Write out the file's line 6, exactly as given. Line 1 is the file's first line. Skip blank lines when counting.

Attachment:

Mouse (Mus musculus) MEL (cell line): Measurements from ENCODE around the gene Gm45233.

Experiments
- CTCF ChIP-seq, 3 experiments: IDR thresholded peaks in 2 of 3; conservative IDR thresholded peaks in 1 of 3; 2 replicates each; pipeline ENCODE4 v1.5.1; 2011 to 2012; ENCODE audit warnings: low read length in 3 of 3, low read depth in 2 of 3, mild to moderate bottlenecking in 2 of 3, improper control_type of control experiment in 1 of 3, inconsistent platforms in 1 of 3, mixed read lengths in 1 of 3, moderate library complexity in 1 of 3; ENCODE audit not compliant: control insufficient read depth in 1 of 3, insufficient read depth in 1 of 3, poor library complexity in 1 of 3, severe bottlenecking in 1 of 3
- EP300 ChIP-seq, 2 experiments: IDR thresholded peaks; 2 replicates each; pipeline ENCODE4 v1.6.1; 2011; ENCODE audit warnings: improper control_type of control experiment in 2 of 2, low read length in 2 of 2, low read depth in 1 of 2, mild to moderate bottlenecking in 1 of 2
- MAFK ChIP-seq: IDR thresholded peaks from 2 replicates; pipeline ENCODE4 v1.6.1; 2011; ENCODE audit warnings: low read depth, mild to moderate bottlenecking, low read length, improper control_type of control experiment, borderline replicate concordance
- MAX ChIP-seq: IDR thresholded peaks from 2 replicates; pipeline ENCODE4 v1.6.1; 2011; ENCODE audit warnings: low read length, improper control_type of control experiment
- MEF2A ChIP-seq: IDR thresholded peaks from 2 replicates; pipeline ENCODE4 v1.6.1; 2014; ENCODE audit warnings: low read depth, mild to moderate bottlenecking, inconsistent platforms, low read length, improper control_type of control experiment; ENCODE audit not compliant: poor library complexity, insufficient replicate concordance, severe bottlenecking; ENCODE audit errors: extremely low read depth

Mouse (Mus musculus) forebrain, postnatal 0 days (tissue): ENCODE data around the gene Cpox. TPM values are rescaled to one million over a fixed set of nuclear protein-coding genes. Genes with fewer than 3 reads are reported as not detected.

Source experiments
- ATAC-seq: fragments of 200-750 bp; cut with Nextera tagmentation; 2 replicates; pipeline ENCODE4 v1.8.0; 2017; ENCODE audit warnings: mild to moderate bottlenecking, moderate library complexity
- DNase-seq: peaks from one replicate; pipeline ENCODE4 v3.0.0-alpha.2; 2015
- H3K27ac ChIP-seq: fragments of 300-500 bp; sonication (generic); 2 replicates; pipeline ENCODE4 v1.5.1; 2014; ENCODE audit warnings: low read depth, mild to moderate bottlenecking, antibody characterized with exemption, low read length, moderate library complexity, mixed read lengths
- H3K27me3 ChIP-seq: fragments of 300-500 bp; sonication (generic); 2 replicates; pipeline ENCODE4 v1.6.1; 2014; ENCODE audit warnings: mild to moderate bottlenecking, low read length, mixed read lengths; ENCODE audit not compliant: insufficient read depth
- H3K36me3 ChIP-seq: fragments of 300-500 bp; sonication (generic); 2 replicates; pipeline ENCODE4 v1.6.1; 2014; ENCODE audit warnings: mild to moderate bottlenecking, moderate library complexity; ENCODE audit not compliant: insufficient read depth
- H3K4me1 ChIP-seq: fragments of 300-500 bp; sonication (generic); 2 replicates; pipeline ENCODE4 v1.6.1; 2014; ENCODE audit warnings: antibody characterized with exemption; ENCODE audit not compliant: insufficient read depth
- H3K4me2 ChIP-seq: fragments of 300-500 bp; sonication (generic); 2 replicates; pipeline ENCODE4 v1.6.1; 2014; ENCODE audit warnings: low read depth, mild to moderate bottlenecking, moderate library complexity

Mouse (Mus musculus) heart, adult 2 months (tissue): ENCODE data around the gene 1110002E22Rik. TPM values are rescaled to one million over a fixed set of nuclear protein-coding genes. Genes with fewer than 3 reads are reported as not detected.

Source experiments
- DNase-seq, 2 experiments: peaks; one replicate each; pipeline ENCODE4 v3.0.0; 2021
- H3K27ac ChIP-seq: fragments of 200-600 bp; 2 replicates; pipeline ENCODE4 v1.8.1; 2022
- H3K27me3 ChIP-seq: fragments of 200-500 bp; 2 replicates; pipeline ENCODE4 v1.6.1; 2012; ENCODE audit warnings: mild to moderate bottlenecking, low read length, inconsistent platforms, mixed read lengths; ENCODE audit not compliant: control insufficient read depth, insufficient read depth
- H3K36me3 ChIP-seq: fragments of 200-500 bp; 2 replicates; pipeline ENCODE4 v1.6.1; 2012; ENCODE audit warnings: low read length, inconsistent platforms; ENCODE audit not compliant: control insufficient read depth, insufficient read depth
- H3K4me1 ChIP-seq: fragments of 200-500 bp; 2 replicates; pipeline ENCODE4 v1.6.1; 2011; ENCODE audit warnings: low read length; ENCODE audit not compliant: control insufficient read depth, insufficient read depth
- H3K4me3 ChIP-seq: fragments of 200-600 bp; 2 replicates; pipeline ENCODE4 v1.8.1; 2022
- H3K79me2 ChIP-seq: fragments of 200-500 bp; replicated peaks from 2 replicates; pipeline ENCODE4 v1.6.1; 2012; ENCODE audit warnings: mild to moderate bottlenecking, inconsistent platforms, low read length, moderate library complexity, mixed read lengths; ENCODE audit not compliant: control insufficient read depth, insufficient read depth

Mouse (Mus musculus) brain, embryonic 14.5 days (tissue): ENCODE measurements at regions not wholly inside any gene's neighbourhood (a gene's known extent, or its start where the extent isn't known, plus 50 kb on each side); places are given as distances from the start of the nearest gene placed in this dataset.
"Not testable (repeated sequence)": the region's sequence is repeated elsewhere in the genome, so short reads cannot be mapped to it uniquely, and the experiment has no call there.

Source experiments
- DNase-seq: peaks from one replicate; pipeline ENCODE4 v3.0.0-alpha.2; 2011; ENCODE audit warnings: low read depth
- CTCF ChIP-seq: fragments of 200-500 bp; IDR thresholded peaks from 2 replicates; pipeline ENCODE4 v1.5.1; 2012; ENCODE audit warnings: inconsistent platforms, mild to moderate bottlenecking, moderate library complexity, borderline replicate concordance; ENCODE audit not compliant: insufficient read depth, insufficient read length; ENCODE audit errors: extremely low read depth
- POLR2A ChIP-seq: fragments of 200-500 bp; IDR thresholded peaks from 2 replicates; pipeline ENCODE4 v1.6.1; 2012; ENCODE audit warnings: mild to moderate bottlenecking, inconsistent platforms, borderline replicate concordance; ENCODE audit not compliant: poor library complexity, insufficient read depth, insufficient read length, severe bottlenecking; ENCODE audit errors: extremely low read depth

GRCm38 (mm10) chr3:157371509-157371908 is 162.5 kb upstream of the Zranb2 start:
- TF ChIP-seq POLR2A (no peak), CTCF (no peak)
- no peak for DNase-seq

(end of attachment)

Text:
- MAX ChIP-seq: IDR thresholded peaks from 2 replicates; pipeline ENCODE4 v1.6.1; 2011; ENCODE audit warnings: low read length, improper control_type of control experiment